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Old 5th June 2008
BSDfan666 BSDfan666 is offline
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Red face Semi-brief introduction to file permissions,

Often you may see someone setting permissions using octal values, this may be confusing at first, but I'll try to help you out.

First, let's say someone sets the permission 666 on a file, you may have a chill run up your spine if you're religious, but it's honestly a very liberal number..

Octal, or base 8, has 8 possible values.. 0 through 7.
Binary, or base 2, has 2 possible values.. 0 and 1.

Binary is important in computing because it represents 2 universal states, ying and yang, right and wrong.. on and off.

1 is the equivalent of true.
0 is the equivalent of false.

So, 6 octal is 110 binary..

The first 2 binary digits of 6(110) represent the read and write permissions of the file, the last digit represents execute.

So, When you see "666", the first digit represents the owners permissions, the second digit represents the group permissions, the last digit represents "everyones" permissions.

In this case, everyone can read and write.. but nobody can execute the file.

Here is a basic reference:
  • 0 octal or 000 binary, no permissions.
  • 1 octal or 001 binary, execute only.
  • 2 octal or 010 binary, write only
  • 3 octal or 011 binary, write and execute
  • 4 octal or 100 binary, read only
  • 5 octal or 101 binary, read and execute
  • 6 octal or 110 binary, read and write
  • 7 octal or 111 binary, read/write and execute
Read chmod(1) for a more thorough introduction..

I should note, occasionally you may see permissions set as 4 digit octals..

For example:
$ chmod 0666 public_doc.txt
  • 0666(The same as 666)
  • 1666(sticky(8) bit)
  • 2666(setuid(2) bit)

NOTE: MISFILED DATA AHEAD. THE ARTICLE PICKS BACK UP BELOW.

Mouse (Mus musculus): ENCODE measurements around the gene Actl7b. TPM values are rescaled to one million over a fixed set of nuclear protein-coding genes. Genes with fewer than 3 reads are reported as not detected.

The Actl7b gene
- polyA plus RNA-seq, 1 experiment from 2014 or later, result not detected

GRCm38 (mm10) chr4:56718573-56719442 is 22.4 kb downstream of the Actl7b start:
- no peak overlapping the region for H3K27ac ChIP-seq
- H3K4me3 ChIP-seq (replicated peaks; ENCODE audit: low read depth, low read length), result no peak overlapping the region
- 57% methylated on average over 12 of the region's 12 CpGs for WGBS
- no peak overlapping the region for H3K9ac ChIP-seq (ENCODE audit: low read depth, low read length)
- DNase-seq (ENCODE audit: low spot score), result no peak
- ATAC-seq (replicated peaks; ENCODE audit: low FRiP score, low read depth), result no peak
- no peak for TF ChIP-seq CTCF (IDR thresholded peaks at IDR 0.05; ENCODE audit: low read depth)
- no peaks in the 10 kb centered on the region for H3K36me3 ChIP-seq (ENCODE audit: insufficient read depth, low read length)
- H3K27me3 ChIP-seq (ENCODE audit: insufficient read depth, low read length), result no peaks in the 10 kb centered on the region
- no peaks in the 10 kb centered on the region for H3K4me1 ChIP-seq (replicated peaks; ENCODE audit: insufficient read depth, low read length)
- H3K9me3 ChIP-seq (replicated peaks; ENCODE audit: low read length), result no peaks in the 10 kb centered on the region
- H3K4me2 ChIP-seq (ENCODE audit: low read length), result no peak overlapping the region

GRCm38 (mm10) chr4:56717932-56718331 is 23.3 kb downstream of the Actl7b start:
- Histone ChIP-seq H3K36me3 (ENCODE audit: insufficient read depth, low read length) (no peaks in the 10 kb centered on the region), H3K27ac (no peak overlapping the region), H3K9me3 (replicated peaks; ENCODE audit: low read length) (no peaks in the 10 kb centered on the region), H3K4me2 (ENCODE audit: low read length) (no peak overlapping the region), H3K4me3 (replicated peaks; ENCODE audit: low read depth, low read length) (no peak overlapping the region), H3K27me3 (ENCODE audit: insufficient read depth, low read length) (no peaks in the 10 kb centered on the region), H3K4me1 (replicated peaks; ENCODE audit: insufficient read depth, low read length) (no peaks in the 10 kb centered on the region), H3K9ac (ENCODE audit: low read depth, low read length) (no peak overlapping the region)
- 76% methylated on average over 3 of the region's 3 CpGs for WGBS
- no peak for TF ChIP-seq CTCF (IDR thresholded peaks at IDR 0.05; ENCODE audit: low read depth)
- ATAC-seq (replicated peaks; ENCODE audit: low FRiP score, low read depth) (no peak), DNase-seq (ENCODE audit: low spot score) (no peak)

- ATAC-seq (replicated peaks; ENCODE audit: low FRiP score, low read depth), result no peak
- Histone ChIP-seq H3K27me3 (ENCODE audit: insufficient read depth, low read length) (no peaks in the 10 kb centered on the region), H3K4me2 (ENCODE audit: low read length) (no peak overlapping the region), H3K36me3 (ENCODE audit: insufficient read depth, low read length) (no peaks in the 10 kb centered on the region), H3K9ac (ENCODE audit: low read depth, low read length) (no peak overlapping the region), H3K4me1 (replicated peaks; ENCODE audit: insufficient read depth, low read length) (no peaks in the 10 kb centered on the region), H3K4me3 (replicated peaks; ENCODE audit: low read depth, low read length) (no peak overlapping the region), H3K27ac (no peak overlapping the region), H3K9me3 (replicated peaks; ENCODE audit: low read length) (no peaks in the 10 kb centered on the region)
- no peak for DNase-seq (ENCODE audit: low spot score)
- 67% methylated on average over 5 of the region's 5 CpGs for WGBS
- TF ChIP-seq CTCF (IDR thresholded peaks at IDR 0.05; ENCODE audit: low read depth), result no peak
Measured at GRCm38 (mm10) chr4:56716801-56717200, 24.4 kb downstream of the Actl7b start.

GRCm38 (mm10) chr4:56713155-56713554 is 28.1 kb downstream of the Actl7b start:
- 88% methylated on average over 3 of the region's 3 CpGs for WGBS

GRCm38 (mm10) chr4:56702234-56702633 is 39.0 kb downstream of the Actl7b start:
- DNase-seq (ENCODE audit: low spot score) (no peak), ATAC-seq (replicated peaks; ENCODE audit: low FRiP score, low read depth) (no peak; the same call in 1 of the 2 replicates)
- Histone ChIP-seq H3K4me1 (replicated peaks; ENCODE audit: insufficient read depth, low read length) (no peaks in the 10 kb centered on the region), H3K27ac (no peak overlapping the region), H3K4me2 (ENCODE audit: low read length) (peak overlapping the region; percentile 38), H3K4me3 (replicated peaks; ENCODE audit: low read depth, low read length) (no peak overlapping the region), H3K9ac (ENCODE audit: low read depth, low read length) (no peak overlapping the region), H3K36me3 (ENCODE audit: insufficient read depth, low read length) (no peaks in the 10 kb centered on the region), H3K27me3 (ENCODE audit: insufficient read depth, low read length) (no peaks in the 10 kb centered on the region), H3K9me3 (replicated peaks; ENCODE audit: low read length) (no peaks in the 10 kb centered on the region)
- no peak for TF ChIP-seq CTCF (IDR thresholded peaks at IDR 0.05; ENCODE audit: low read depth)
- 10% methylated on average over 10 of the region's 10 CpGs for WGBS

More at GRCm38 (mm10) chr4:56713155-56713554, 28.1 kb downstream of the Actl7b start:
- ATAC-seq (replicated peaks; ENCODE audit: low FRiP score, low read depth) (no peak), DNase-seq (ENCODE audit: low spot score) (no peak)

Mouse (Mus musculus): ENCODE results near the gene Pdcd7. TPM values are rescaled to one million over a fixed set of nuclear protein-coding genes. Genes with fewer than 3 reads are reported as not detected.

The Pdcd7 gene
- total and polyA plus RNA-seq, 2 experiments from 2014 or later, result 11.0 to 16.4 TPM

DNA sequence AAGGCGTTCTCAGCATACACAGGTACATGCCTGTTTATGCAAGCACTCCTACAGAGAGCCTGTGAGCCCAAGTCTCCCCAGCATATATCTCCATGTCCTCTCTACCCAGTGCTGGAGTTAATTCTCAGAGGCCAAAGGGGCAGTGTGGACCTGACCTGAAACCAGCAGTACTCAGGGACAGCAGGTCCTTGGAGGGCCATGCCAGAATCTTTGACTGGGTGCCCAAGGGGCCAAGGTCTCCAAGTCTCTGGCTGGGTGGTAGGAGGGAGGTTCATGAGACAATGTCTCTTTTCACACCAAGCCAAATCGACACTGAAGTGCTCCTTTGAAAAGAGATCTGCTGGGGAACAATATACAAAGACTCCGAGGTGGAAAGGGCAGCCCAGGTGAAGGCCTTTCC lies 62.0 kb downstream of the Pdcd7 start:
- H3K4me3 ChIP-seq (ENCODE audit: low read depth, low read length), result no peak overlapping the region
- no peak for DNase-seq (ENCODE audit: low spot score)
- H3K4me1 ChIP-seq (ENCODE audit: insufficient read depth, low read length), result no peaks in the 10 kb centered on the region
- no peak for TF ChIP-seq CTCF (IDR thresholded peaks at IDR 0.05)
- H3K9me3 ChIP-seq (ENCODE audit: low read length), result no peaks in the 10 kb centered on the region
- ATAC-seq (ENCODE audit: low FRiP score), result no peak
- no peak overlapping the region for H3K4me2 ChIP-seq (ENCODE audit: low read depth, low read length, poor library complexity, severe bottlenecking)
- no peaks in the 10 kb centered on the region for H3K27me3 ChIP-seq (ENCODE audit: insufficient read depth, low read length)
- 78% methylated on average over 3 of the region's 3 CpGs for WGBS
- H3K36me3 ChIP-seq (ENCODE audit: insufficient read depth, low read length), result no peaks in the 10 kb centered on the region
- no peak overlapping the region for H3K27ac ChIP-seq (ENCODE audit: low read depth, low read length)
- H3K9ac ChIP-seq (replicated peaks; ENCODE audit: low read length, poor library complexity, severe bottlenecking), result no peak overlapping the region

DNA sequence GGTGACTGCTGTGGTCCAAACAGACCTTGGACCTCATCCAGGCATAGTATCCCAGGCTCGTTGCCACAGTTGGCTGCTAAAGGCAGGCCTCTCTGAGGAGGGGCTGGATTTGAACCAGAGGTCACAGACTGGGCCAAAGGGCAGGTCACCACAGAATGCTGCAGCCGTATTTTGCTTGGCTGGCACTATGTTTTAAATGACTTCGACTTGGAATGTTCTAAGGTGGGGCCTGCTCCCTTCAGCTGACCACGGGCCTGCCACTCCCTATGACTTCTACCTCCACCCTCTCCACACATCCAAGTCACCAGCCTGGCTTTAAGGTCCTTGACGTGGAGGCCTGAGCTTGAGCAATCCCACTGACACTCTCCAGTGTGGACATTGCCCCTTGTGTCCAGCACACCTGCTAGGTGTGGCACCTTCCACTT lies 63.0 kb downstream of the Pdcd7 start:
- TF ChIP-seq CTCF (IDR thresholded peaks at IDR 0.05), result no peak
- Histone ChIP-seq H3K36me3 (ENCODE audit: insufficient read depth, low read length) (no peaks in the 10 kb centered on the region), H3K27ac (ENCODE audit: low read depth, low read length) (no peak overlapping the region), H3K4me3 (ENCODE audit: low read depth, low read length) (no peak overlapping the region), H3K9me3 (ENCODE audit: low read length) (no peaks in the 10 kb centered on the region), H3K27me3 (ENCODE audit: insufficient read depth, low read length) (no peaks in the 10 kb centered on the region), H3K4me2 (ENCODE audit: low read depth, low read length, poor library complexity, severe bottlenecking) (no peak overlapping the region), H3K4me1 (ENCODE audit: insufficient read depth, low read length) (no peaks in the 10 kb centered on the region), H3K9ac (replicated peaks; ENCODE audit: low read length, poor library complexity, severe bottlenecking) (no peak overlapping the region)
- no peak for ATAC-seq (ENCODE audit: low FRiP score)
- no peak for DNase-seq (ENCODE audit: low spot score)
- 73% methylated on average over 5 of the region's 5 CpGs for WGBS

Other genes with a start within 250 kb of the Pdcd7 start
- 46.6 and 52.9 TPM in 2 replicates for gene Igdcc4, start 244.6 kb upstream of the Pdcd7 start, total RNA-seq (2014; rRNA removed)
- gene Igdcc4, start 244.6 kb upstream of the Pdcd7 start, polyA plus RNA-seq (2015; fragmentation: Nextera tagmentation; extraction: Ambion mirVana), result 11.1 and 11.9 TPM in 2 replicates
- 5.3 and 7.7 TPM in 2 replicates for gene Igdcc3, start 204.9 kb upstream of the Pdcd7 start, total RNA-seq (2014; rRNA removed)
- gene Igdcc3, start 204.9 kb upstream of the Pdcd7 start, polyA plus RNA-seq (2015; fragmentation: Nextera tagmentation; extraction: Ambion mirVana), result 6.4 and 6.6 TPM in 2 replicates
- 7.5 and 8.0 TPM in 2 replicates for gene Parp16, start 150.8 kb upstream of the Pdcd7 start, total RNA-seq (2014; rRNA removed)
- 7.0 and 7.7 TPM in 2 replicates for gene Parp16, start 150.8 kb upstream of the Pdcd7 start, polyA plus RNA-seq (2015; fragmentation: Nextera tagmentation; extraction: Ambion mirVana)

• 4666(setgid(2) bit)
  • 6666(setuid+setgid bits)
  • 7666(setuid+setgid+sticky bits)
This high order octal value represents some additional functionality on modern Unix systems, some are scary and are often abused..

I hope I helped somebody out, take care, feel free to post if you have questions.

Last edited by BSDfan666; 5th June 2008 at 01:03 AM.
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Old 5th June 2008
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TerryP TerryP is offline
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Thanks, I don't think I've actually ever seen it written out that way before.


I get the chmod flags in octal, I understand the logic of the binary representation readily, but for the life of me I don't think I'll ever convert octal to binary without a headache >_>


If man had been meant to count in octal, he would have been created with 10 fingers.
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Old 5th June 2008
J65nko J65nko is offline
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The chmod (1) man page also documents how to use symbolic notation to change the mode of a file.

For example to set the execution bit for the owner/user of the file
Code:
chmod u+x
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Old 5th June 2008
BSDfan666 BSDfan666 is offline
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Quote:
Originally Posted by TerryP
I get the chmod flags in octal, I understand the logic of the binary representation readily, but for the life of me I don't think I'll ever convert octal to binary without a headache >_>
If you can count to 7 in binary.. 0/1/10/11/100/101/110/111.. that's every possible octal value.

Last edited by BSDfan666; 5th June 2008 at 10:31 PM.
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Old 7th June 2008
chris chris is offline
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Thanks, this was helpful
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